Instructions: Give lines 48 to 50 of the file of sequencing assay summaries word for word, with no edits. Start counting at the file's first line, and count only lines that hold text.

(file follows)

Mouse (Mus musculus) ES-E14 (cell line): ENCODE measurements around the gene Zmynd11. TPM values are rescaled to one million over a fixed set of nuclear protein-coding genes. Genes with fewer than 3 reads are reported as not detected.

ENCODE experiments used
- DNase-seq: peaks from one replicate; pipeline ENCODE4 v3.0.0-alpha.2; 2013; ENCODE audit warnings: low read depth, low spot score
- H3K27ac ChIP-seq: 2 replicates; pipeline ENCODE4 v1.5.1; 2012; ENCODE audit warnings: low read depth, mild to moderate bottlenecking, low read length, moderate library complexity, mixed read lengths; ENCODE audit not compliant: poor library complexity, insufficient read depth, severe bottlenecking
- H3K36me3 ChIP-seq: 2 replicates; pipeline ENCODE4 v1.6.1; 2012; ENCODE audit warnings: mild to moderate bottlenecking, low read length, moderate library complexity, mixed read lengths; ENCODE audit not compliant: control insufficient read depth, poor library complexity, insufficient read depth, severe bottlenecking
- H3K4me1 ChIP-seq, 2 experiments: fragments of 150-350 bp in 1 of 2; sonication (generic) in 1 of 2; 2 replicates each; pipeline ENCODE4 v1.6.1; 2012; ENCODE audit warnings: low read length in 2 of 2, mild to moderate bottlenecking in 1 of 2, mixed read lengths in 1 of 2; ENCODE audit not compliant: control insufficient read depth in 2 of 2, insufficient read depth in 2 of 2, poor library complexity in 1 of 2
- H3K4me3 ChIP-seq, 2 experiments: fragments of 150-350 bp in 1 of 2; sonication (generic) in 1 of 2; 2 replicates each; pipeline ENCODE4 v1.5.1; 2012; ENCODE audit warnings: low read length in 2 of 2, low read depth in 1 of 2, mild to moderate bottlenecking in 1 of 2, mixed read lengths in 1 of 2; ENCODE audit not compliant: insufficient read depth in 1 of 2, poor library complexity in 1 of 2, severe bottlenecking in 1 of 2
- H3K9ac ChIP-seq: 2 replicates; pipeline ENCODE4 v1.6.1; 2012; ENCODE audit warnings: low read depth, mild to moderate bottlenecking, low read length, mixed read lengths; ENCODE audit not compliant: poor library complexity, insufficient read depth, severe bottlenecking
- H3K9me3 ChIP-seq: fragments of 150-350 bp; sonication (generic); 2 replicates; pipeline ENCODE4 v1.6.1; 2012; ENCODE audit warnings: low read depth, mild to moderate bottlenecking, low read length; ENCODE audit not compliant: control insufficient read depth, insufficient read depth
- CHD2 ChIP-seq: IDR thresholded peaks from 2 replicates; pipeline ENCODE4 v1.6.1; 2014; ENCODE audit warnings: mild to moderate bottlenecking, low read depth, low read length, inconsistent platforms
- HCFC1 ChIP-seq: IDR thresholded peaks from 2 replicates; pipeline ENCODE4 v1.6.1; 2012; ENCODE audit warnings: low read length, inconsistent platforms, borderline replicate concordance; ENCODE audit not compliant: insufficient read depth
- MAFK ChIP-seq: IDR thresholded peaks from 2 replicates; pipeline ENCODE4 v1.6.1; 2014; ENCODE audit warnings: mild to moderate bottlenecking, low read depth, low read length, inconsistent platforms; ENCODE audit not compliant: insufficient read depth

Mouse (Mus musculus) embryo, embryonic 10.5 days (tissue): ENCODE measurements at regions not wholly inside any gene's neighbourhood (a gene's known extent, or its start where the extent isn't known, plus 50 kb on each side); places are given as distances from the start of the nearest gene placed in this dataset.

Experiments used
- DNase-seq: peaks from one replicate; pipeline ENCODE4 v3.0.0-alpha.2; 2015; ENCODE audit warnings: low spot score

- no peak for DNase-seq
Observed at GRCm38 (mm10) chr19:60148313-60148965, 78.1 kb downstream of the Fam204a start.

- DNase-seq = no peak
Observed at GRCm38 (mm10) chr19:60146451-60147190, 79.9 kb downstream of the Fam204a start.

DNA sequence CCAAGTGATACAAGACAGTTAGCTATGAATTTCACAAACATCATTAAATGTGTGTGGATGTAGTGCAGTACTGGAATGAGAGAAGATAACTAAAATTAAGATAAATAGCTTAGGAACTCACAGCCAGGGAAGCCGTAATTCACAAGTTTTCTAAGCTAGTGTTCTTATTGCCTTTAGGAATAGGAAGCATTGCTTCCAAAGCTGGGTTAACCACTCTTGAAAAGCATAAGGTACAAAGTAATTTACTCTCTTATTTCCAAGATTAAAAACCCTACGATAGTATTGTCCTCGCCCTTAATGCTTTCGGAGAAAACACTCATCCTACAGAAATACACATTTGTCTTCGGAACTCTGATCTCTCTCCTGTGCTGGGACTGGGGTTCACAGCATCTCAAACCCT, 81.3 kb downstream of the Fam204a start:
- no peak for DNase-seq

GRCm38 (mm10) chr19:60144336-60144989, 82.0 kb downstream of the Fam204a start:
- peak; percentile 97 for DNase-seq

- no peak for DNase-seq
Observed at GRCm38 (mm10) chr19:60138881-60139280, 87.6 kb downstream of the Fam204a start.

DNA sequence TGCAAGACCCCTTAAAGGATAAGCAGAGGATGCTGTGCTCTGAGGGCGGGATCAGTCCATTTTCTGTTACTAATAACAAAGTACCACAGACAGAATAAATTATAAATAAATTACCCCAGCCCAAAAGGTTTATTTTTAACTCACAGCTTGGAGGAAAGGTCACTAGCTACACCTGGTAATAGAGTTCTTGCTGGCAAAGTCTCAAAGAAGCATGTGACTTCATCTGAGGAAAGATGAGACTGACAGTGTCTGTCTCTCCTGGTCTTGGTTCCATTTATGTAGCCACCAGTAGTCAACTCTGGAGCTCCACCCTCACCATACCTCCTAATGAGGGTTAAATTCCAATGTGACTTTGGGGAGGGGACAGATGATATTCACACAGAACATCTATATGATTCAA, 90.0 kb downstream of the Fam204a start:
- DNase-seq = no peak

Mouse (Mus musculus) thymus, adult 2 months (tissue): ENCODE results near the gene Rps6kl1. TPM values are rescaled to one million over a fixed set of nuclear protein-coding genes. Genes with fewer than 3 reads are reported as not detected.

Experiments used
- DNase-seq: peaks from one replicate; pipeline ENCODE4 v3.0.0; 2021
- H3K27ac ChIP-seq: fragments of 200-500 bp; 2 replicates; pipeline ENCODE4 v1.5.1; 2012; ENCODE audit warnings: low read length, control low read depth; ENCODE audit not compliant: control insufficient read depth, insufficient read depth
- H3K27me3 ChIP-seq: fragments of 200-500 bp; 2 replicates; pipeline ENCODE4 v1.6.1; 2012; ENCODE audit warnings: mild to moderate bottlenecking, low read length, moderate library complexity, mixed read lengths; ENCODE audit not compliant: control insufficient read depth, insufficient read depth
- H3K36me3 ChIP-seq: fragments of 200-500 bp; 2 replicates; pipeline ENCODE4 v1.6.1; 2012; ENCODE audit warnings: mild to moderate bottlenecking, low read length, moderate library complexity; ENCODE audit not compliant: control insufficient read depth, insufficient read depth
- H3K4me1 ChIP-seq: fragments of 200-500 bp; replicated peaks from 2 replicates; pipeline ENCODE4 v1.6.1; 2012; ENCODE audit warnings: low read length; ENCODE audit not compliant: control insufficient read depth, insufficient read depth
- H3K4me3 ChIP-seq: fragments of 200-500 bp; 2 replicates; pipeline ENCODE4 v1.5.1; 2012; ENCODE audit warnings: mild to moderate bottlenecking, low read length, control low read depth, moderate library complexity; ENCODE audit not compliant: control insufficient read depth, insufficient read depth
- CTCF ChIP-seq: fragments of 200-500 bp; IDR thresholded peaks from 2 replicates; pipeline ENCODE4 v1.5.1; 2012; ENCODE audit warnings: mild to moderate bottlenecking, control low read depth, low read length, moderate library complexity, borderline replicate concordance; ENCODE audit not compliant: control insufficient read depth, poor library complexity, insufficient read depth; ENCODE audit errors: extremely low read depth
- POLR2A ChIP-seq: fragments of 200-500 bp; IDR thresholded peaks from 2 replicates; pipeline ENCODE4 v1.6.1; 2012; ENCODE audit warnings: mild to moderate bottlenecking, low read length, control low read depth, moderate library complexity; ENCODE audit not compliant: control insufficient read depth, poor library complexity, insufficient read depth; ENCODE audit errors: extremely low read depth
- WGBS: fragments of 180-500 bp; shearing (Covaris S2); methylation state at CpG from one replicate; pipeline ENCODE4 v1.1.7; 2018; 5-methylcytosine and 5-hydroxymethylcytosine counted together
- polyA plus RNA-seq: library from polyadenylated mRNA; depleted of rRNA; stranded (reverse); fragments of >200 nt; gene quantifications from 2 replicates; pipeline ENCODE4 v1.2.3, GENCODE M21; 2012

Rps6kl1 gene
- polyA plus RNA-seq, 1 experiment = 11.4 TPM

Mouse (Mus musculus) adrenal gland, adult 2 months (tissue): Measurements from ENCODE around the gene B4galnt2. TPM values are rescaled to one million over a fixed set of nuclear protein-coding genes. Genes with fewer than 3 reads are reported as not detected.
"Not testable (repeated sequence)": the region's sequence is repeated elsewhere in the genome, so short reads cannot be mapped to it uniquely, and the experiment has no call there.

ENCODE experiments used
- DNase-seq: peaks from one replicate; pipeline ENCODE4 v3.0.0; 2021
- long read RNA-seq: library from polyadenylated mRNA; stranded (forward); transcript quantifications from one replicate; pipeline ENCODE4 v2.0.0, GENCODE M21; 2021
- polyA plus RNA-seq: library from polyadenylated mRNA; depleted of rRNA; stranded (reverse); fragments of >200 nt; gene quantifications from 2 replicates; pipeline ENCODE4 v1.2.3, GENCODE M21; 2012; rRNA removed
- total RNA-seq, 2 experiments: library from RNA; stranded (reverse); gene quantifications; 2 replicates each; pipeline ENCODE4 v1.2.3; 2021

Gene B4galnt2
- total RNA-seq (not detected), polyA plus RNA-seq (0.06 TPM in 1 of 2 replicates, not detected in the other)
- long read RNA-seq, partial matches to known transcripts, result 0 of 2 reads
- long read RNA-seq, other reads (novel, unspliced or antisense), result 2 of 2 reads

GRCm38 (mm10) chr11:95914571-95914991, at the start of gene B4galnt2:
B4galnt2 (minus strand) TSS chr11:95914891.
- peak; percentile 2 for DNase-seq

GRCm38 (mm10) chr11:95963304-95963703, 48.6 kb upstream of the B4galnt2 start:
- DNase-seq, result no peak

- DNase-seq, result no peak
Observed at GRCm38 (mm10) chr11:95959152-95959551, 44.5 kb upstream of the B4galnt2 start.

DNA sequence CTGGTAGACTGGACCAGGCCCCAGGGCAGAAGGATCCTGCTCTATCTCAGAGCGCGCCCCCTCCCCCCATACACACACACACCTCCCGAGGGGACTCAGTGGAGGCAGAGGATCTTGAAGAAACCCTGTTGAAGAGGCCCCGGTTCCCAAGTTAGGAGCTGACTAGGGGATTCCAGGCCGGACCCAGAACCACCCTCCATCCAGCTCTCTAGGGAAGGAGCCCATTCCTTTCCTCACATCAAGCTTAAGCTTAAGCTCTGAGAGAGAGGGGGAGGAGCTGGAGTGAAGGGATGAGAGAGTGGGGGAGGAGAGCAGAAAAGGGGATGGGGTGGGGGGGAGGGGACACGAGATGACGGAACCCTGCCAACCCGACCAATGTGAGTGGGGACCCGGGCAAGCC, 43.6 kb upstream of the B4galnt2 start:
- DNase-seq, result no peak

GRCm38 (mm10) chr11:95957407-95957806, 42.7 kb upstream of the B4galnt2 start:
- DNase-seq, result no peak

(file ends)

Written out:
- total RNA-seq, 2 experiments: library from RNA; stranded (reverse); gene quantifications; 2 replicates each; pipeline ENCODE4 v1.2.3; 2021

Gene B4galnt2
- total RNA-seq (not detected), polyA plus RNA-seq (0.06 TPM in 1 of 2 replicates, not detected in the other)